When this tradition was first described to me I was horrified. It sounded cruel to put a new mother through such a fuss shortly after giving birth. But the new moms I met explained that it’s actually really nice for a number of reasons. In most cases, everything is done for you by your family members or the hospital staff. All you have to do is lie in bed, look nice, and take compliments on your beautiful new baby. If you need to excuse yourself for the myriad reasons a new mom might, there is an adjoining room in which to do so. It is understood that well-wishers will visit the new baby only during the Istqbal and not at other times during the hospital stay or when mother and baby come home. This relieves the new mom of “pop in visits” and having to entertain multiple times over a period of weeks or months. Once I looked at it this way, it made more sense.

I was fortunate to attend two of these celebrations during my visit. One was at the hospital and one was at a private home. I must say, the hospital party seemed like a lot less work for the new mom and her family.

In general, the birth of a child in Kuwait seemed more like an occasion for multi-generational celebration and less like a medical procedure than it does in the States. I liked that. But I’m not sure I’d be comfortable with all those people pawing my newborn and giving me unsolicited advice. If there is unsolicited advice to be given, I refer to be the giver not the receiver. Also I would look ridiculous in a fluffy peignoir.

This is my last post about my trip to Kuwait and I thank my hosts and hostess, all three generations, from the bottom of my heart.

Thank you for taking the journey with me,


Photo credit

My Family’s Mothers’ Day Traditions…Like Forgetting Mothers’ Day

My Family’s Mothers’ Day Traditions…Like Forgetting Mothers’ Day

My dad was unintentionally hilarious.  He once asked me, in all seriousness, “Where do we keep the ice cream?” Another time he ate a bag of gerbil food at my sister’s house thinking it was granola. Google “Absent Minded Professor” and you may just find a picture of my dad looking confused. While my sainted mother was usually able to find humor in my father’s cluelessness, there were times when it wasn’t so funny.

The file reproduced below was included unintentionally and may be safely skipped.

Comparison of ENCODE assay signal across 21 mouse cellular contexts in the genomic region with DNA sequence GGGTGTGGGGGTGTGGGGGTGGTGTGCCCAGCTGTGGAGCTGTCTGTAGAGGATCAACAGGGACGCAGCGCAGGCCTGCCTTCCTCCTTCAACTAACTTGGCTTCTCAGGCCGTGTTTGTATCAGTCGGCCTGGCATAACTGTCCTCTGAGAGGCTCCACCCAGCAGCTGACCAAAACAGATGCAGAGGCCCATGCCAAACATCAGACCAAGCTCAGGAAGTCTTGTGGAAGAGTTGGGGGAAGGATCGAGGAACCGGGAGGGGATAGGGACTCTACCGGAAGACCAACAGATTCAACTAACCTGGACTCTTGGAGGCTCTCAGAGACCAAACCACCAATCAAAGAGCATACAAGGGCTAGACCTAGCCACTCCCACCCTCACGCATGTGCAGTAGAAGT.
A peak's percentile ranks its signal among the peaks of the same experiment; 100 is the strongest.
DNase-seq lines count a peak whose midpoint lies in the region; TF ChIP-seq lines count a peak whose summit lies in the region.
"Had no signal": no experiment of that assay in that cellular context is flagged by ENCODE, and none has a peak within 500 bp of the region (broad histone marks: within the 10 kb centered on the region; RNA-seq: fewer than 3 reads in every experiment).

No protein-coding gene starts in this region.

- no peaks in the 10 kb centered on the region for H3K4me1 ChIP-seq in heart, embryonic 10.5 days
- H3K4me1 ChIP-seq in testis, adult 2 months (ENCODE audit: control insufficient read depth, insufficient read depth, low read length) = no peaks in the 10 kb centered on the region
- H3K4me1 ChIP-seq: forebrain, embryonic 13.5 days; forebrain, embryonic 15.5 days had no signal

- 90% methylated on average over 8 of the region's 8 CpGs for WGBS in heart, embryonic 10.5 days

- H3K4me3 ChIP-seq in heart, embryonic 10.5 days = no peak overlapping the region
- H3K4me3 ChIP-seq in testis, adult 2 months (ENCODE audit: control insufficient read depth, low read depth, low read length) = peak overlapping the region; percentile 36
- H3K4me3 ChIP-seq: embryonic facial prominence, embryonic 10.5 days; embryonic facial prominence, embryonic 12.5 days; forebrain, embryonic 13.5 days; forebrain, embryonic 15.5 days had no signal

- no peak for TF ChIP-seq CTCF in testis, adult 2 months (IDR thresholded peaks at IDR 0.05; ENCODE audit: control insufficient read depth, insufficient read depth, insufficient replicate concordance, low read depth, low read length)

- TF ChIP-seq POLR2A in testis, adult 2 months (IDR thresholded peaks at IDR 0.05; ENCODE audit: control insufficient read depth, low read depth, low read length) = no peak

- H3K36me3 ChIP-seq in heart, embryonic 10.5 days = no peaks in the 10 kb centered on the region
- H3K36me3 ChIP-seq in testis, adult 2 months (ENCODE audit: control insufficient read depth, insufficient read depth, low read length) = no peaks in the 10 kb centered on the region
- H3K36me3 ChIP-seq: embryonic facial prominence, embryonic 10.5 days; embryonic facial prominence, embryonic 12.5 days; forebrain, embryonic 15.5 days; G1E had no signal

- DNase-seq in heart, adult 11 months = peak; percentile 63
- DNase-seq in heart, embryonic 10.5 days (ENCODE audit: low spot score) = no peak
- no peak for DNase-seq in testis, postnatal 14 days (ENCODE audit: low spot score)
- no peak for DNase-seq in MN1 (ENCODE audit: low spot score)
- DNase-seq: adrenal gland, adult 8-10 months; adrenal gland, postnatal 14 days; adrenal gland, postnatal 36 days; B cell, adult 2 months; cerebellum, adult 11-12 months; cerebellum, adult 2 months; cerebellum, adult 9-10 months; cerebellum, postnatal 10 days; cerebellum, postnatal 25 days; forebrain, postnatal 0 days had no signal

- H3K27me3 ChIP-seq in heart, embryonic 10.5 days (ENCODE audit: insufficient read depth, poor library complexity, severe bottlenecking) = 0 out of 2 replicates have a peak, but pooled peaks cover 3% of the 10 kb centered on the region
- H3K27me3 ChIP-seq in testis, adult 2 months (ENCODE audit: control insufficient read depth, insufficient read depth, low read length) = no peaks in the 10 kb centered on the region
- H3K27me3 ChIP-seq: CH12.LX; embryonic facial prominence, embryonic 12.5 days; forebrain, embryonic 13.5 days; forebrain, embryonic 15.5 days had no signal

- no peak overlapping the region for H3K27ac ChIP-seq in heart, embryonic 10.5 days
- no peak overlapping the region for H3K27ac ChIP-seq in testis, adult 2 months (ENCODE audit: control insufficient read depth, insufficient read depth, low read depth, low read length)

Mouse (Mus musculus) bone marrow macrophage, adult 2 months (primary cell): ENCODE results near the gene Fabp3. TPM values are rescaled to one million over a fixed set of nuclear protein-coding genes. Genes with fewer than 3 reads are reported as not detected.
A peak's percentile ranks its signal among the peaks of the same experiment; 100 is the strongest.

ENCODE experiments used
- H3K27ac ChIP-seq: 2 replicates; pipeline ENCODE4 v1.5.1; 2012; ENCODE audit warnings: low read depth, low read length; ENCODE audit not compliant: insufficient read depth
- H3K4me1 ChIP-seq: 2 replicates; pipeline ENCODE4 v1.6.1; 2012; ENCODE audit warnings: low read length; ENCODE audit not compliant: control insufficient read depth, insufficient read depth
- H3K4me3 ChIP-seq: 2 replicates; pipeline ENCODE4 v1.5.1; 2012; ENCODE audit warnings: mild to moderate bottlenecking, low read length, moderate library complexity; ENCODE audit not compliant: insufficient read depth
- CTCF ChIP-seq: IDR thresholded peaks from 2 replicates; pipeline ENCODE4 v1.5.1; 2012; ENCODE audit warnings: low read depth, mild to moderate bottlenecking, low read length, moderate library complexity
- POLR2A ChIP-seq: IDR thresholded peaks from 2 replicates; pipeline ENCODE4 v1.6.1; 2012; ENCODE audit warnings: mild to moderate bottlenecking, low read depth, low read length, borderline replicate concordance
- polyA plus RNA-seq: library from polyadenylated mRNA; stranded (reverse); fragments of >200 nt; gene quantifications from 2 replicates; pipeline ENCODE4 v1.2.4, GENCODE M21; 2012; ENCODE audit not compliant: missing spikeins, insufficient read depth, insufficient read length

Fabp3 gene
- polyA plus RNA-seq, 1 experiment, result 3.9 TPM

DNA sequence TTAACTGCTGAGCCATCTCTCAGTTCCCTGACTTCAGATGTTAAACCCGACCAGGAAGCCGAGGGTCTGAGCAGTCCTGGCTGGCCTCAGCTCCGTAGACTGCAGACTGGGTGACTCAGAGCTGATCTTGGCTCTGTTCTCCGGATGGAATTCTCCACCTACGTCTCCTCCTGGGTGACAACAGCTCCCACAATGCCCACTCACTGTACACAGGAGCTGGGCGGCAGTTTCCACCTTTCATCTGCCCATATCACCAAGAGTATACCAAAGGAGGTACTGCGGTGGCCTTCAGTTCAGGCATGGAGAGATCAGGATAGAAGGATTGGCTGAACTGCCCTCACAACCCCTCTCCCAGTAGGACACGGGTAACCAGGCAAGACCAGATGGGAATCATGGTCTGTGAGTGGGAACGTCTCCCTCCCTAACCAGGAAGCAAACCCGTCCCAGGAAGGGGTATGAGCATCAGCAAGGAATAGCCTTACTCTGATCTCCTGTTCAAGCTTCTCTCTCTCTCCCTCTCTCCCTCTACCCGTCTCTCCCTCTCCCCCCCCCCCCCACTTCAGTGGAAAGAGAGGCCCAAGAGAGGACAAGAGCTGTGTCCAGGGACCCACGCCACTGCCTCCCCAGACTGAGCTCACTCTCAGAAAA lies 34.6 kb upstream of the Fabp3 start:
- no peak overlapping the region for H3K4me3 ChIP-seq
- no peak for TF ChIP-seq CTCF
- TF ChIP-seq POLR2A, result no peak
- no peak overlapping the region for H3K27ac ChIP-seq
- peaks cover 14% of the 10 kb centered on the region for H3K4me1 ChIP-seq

One Mothers’ Day when my sister and I were far too young to understand the concept, my father found my mother out in the yard pulling weeds and weeping into the dandelions. When he asked her why she was upset, she informed him that it was Mothers’ Day and he’d done nothing to mark the occasion. He replied, “Well, you’re not MY mother.” They had no more children.

I assumed this male duh-factor was attributable only to my father. Then I got married.

My husband was at a work event and chatting with a young man who had recently become engaged. He told my husband the wedding was set for June of the following year. My husband replied, “My wife and I were married in June too.” The young man asked, “What date?” My husband said, “ June first.” The Young man said, “That’s today.”

So two generations of clueless men… coincidence or evidence based trend? Then I had a son.

One day when he was in college he called me from the Verizon store. “Hey Mom, (he always starts with “Hey Mom”). I need our account password to update my phone. “No, problem honey,” I replied. “The password is my birthday.” Pause… pause… pause…from my son’s end of the line. Then he says, “What do you mean it’s your birthday?” I say, “You know, the day, the month, and the year. Like you fill out on a form.” Pause…pause…pause. After a few more moments of pure evilness on my part, I let him off the hook and gave him the password. I’ve come up with far more sophisticated passwords since then, like the dog’s name or my address.

I’ve heard there are men who remember such events without being reminded by their spouses or Hallmark. Kind of like unicorns or flattering swimsuits.  And I’m not saying that male spouses and offspring don’t have other attributes, like opening jars and sticking up for you in bar fights. Perhaps I just expect too much?

There was the Mothers’ Day I spent in a hot crowded emergency room tending to my own mother, then came home to find my husband, daughter, and son had redecorated the alcove in my bedroom to look like the beach houses I love. Or my first Mothers’ Day when I came home after a night shift to find my baby daughter fat, happy, and sleeping soundly. There were also flowers, but the gift that year was having a husband who could love our child and participate in her care as much as I did.